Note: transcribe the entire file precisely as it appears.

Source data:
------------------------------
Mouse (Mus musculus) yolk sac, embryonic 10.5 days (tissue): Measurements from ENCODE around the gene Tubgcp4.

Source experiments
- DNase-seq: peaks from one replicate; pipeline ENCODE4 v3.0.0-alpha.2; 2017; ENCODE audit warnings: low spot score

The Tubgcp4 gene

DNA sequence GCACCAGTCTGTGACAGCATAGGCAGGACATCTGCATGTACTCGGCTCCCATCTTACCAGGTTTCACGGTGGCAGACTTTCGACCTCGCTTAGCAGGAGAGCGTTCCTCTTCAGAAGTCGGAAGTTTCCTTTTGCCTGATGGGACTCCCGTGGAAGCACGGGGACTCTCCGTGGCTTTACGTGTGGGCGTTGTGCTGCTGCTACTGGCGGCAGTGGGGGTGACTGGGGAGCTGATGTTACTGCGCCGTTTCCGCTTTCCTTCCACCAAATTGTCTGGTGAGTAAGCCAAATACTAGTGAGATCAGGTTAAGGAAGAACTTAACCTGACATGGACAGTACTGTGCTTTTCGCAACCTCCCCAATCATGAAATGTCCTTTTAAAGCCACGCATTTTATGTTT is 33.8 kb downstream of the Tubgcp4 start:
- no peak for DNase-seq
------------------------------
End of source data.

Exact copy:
Mouse (Mus musculus) yolk sac, embryonic 10.5 days (tissue): Measurements from ENCODE around the gene Tubgcp4.

Source experiments
- DNase-seq: peaks from one replicate; pipeline ENCODE4 v3.0.0-alpha.2; 2017; ENCODE audit warnings: low spot score

The Tubgcp4 gene

DNA sequence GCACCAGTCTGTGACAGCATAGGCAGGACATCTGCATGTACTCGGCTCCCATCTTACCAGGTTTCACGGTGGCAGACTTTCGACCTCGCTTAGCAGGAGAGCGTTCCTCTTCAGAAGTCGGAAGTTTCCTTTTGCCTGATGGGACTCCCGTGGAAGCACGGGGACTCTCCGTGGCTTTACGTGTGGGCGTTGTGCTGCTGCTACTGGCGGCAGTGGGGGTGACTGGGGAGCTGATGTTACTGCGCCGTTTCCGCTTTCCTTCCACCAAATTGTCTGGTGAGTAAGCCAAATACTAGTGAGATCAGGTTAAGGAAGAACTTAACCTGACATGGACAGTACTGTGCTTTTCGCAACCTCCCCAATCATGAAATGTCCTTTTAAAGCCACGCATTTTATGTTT is 33.8 kb downstream of the Tubgcp4 start:
- no peak for DNase-seq